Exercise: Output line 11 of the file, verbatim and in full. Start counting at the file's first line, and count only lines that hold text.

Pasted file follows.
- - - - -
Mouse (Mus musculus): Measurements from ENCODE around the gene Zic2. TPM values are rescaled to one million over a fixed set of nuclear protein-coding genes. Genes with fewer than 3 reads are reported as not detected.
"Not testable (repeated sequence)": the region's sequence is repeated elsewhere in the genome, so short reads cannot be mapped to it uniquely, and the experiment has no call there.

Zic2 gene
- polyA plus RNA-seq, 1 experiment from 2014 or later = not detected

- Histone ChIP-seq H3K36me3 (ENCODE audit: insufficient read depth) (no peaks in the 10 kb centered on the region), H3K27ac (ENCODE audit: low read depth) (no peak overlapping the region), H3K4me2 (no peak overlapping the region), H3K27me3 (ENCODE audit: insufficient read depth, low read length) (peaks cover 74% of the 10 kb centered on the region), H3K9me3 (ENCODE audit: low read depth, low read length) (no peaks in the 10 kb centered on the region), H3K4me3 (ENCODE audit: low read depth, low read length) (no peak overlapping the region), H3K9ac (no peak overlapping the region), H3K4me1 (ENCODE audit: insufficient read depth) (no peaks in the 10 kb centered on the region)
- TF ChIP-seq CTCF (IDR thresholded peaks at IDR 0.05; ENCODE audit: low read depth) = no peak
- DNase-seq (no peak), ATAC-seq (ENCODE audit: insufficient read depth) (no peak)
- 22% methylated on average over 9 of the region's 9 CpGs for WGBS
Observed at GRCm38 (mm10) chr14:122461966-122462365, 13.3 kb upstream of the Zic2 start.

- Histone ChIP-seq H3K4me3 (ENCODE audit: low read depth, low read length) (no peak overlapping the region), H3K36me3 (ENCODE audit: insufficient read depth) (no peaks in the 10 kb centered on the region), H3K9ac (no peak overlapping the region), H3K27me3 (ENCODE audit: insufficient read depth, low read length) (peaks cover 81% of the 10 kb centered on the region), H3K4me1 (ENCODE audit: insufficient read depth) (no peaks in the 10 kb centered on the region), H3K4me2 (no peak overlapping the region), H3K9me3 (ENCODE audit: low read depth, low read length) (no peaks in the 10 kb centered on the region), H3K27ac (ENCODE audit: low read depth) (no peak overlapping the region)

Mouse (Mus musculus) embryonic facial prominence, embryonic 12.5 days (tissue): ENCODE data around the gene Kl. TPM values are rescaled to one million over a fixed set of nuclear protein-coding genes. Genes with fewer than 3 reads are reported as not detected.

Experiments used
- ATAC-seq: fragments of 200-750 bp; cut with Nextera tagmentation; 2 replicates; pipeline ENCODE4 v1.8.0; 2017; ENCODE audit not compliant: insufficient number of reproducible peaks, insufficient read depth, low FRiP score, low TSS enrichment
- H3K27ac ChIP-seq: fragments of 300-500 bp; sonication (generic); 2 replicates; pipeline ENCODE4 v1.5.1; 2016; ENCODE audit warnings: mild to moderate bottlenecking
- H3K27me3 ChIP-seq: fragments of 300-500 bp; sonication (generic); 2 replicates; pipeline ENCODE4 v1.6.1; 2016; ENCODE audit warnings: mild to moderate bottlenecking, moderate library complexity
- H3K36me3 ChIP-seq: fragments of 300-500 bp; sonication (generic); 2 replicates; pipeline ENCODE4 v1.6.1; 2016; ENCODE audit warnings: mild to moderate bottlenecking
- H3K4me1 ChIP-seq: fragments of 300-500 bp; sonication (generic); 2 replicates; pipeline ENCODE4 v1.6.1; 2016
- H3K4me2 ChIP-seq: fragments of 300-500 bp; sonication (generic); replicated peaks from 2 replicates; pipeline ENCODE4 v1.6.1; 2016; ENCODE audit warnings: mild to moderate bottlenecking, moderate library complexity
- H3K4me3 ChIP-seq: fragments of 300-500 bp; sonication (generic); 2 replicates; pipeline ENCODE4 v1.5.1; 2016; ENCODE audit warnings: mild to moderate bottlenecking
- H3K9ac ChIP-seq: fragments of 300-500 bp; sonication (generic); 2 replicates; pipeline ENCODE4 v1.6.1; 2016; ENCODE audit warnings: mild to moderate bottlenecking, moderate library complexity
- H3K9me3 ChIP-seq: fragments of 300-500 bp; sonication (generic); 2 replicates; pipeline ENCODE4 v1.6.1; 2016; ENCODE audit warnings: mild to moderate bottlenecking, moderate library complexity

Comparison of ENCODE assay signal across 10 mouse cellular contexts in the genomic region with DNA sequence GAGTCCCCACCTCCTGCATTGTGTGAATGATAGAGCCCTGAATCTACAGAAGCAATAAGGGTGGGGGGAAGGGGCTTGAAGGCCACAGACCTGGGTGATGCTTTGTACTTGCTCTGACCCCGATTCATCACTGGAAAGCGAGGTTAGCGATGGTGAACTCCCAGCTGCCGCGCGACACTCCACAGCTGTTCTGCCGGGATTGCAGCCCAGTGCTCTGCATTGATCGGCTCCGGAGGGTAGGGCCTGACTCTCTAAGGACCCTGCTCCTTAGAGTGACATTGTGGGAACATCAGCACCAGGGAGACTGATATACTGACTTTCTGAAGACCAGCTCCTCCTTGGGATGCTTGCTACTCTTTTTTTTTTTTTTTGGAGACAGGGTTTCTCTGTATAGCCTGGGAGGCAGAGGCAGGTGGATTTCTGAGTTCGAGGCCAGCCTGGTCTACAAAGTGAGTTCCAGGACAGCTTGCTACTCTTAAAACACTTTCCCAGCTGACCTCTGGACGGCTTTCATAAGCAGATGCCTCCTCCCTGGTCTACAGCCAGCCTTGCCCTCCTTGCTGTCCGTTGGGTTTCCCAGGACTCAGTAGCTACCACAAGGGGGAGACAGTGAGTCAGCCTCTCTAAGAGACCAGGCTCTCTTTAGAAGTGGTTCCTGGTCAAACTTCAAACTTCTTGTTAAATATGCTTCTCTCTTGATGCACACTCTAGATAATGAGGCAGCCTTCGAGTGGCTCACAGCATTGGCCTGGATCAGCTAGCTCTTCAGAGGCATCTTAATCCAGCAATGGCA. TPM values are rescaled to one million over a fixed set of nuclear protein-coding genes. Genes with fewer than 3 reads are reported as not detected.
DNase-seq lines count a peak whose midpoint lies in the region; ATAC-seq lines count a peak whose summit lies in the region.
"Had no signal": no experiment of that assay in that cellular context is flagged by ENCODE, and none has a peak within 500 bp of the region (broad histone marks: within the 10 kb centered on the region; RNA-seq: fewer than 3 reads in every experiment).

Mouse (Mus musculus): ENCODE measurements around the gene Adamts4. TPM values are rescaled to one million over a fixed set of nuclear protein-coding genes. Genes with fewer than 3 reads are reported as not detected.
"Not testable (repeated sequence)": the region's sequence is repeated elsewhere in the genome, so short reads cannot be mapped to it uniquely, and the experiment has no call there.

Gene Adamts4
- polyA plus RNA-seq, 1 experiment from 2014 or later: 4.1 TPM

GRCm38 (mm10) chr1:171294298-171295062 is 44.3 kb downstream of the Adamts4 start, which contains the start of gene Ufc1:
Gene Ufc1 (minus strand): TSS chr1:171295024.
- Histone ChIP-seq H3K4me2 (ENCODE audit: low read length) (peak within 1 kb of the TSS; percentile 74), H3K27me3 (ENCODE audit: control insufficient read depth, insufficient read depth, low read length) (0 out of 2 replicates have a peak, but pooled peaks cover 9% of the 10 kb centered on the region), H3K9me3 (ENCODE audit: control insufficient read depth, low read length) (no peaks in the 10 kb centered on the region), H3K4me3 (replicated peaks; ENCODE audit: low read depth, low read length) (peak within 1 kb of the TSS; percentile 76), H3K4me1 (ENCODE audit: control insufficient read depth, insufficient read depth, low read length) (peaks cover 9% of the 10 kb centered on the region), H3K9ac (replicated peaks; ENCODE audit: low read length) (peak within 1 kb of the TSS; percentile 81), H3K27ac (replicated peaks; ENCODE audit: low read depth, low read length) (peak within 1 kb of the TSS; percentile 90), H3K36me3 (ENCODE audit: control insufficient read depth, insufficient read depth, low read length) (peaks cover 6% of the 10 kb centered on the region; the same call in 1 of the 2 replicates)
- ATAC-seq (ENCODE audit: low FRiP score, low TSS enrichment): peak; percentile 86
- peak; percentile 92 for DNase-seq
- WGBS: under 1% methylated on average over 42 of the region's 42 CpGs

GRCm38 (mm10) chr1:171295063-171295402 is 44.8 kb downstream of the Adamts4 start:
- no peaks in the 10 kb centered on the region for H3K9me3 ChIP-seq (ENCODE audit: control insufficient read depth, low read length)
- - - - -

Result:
Mouse (Mus musculus) embryonic facial prominence, embryonic 12.5 days (tissue): ENCODE data around the gene Kl. TPM values are rescaled to one million over a fixed set of nuclear protein-coding genes. Genes with fewer than 3 reads are reported as not detected.